I realize this movie has come and gone but over the last year I’ve really grown to love it and after reading some of the reviews that this movie was so poor I felt compelled to give my opinion.First, what’s with the “boring” film thing, if you want exciting I don’t know, rent something that’s supposed to be exciting with explosions and Bruce Willis. Or if you find it morally ambiguous, consider what movies the director traditionally makes, Election, About Schmidt, these are somewhat dark, slow, depressing movies, rent something with Larry The Cable Guy if that’s your thing; point is a little research prevents bad movie choices.
At 28 what I like about this movie is that it recognizes that life is messy and complicated. Considering my limited life experience I recognize that getting older doesn’t automatically make someone perfect, responsible, and ethical. Cheating on spouses is not for me, but I’ve known couples (one of which many would describe as a good couple) who’ve cheated on each other. I’m not saying this is right but the point is I think people should be able to see some aspects of this story that are similar to their lives. Have you ever had a hard time getting over someone, or has one of your friends??? Ever know anyone who’s unable to admit about a problem or won’t admit they are in a rut?? I think lots of people feel like this, including myself; the point is there are those moments that give you hope. I’m speaking specifically about Miles in this movie, at one point in time he was much better, (though weak, he did cheat on his wife) Jack describes an entirely cheerier person. Miles reluctantly goes on this trip and is almost literally forced to recognize Mia as prospective relationship; this is ultimately positive, a reminder that opportunities for happiness are all around us if we choose to acknowledge that we are unhappy, in ruts, and are brave enough to follow them out. I know Miles does some despicable things, but somewhere he knows there is a person he wishes he could be, someone who does not just settle down, have a family, and eventually be married 50 years to their fat friend who they argue with constantly and live in there own worlds of denial. I feel I have hope for people in general; I look at the characters in the movie and think they want to be happy and hopefully they deal with the problems in their life.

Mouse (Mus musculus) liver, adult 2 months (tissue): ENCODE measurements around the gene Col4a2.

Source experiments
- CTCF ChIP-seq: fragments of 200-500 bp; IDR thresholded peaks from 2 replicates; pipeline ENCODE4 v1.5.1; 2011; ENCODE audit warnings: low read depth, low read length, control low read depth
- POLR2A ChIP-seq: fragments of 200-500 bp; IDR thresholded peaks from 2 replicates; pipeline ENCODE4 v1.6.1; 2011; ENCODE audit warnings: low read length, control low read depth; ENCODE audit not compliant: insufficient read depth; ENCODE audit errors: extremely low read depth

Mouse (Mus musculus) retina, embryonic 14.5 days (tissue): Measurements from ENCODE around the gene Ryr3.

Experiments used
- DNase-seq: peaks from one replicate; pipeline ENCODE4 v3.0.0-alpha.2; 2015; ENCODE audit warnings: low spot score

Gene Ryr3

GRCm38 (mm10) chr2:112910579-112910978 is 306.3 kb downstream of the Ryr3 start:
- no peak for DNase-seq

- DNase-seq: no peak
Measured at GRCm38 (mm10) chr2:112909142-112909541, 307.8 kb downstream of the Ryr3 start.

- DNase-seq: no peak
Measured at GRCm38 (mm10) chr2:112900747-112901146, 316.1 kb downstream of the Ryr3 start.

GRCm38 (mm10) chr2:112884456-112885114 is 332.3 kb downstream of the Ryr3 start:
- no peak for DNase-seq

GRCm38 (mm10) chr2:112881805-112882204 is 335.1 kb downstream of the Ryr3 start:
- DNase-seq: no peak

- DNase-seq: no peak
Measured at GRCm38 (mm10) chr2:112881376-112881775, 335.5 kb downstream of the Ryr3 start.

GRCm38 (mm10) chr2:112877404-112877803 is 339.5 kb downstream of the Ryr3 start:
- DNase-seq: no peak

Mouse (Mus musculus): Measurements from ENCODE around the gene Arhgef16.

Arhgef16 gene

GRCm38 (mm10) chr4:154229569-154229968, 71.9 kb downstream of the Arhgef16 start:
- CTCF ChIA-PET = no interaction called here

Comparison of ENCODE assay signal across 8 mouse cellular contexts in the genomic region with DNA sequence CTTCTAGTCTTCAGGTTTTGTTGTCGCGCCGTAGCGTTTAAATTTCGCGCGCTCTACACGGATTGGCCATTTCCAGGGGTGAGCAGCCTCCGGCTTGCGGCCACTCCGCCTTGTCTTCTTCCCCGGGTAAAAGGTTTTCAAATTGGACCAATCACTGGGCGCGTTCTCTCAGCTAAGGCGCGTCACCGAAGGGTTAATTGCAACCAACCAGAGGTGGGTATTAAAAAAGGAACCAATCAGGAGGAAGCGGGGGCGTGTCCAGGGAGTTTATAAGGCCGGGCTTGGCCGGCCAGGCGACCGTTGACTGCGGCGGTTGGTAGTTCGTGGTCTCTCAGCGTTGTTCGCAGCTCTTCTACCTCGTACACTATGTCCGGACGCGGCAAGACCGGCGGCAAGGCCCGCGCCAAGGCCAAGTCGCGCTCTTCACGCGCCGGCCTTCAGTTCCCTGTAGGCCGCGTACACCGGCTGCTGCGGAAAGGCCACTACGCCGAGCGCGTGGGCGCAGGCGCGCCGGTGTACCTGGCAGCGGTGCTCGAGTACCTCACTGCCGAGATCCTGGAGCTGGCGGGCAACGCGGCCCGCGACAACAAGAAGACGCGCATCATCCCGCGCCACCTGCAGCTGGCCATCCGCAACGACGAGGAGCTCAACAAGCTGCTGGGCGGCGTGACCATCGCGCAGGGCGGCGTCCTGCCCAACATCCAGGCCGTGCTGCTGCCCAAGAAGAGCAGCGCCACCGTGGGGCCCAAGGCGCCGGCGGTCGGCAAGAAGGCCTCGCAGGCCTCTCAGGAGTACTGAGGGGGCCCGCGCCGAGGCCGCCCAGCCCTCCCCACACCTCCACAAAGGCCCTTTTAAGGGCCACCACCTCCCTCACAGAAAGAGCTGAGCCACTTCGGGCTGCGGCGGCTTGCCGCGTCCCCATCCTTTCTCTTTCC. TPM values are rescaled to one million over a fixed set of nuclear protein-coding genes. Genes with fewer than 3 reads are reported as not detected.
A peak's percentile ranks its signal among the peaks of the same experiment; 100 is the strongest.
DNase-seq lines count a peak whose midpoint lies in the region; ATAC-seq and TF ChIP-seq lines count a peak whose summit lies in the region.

A. Wait says :
I really enjoyed this movie. It’s funny, awkward, and touching. It’s got a *great* ending. But certainly it’s not for everyone–this is a character-driven film–that is, the plot is about changes taking place within the characters’ emotions, relationships, and understandings of themselves. If you’re looking for high drama, big action, stunning cinematography–look elsewhere. But if you’re interested in a small-ish film about real-ish people, real-ish situations–and genuine humor, give sideways a try.
Carno Polo Says :
An excellent movie that is only marginally about wine. Yes we go through California’s wine country and learn a lot about Pinot Noir. But the movie by Alexander Payne is more about what we can do with ourselves and our lives with the hand we are dealt at birth and by chance. I identify very much with Miles, a not-so-good-looking but deep thinking fellow who is deeply passionate about what he loves, be it his lost ex-wife or Pinot Noir. But it is the Jacks of the world who have more fun: not so deep, not so careful, just happy go lucky types. The last scene of the movie leaves a door open to hope however: while Jack sinks unenthusiastically into his marriage, Miles finds the true love of his life.